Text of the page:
8. Exercise

Regular exercise has been shown to have many benefits. The exercises that reduce stress the most is easier than you think.

Getting just 5 minutes of exercise 6 times a day dramatically reduces stress while boosting your energy, focus, and positivity. Taking frequent breaks (about once an hour) can dramatically increase productivity too.

  • Step 1: Decide on what you'll do in your 5 minutes
  • Step 2: Decide on when you'll do it, What will trigger you to do so? For example: “Every hour, I will work out for 5 minutes.”
  • Step 3: Set yourself up for success. Make sure you have space, alert your boss you'll be taking your own version of a "smoke break" to boost your productivity, get any equipment you want to use (exercise bands are great for this), etc.
  • Step 4: Practice your new exercise habit for a week
  • Step 5: Whenever you "fall off", think about (or better yet, write down) why it happened, and what you'll do next time to make sure you get your exercise in.

9. Stretch

Our bodies build up tension throughout the day, especially when we don't move much.

Stretching helps us release that tension, and by doing so, release our stress.

Follow these steps to get a total body stretch in just a few minutes. Bonus, this can double as one of your five minutes of “exercise” from the last tip!

NOTE: If you experience significant pain during this process, stop immediately.

  • Step 1: Stand up and make sure you have enough space to bend forward.
  • Step 2: Tuck your chin and begin to slowly roll down towards your chest.
  • Step 3: Try to imagine that you’re rolling yourself up. Feel the stretch in your spine. Keep dipping lower and lower until you can put your hands on the back of your thighs. Feel the stretch through your back.
  • Step 4: Pull against your legs to keep a slight tension on your back and walk your hands slowly down your legs. At this point, think less “roll” and more “fold”. Keep going until as far as you can with no more than slight discomfort, or you reach your ankles.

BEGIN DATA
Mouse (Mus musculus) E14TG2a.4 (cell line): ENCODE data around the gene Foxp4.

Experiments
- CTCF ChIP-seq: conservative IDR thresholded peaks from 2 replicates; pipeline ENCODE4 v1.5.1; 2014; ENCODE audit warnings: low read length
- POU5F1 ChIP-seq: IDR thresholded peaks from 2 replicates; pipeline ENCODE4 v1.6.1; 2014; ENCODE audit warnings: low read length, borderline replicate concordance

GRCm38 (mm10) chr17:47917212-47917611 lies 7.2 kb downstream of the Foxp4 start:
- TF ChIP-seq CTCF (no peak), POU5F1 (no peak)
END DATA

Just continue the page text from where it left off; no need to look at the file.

• Step 5: Once you've gone as far as you can, take your hands off of your legs, and lean a bit farther down, relaxing your spine and hips to stretch your legs. Hold this for 30 seconds.
  • Step 6: Reverse the process. Put your hands back on your legs where you released them, and walk slowly up your legs, keeping a slight tension on your back.
  • Step 7: Slowly unroll your spine until you are standing straight up again
  • Step 8 (Optional): Lift your arms as high as they will go, pointing your fingers to the ceiling. Hold this pose for 30 seconds.
  • Step 9: Feel how much looser and more relaxed your body is.

10. Yoga or Tai Chi

Yoga and Tai Chi are like a combination of exercise, meditation, and stretching.

They’re based on using mindful movements to stretch your body.

  • Step 1: Decide on what you'll do in your 5 minutes. Yes, you can do a few Tai Chi or Yoga moves in 5 minutes (or less). Decide on a few moves or a very short routine you'll follow as you're beginning.
  • Step 2: Decide on when you'll do it, What will trigger you to do so? It could be before your morning coffee, or just before you leave for work or when you get off of work. Decide on a specific time or preceding event that will let you know it's time to do some movement.